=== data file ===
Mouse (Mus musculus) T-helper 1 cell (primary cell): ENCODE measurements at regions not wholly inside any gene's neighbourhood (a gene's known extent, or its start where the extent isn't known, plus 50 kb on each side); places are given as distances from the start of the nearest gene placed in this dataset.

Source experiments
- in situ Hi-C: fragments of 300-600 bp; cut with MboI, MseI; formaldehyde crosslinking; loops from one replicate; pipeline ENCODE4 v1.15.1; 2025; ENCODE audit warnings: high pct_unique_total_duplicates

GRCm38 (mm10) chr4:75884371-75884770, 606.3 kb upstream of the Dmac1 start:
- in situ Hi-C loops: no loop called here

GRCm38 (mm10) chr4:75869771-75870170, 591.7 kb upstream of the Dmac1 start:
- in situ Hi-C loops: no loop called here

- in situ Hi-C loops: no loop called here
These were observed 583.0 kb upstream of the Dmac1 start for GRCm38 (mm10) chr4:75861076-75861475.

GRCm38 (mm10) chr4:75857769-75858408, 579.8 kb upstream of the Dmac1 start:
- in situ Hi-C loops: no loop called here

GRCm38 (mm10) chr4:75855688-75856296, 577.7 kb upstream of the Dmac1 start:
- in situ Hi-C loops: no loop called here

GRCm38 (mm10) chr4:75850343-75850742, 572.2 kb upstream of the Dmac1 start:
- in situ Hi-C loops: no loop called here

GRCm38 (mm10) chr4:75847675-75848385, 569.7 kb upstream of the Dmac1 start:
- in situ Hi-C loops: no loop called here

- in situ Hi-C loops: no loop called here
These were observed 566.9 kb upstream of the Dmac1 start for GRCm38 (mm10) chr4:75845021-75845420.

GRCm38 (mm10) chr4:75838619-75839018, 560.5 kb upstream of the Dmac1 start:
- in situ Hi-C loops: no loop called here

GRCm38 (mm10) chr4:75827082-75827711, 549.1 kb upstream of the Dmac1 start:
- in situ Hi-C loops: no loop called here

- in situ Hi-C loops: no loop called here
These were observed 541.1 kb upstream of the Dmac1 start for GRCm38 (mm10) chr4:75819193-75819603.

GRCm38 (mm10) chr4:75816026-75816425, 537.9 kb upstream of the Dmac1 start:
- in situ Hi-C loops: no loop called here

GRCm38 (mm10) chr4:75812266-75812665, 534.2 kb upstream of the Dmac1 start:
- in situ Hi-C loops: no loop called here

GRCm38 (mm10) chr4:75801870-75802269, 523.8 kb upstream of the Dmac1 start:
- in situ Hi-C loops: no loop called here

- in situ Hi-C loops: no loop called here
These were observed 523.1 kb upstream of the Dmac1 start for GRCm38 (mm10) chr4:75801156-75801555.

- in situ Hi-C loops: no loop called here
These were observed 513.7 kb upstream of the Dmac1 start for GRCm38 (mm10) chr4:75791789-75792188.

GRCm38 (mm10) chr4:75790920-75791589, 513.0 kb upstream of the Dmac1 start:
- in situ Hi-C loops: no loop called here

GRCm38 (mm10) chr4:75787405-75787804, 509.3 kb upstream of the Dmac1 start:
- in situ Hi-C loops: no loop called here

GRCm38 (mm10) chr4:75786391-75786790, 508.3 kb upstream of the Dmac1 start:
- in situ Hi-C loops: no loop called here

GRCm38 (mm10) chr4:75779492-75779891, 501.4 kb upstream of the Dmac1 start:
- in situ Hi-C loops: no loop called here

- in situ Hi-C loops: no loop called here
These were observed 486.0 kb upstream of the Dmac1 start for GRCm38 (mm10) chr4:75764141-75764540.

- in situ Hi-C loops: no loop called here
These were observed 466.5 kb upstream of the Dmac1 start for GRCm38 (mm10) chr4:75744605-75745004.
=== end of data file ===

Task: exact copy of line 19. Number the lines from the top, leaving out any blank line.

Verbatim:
These were observed 566.9 kb upstream of the Dmac1 start for GRCm38 (mm10) chr4:75845021-75845420.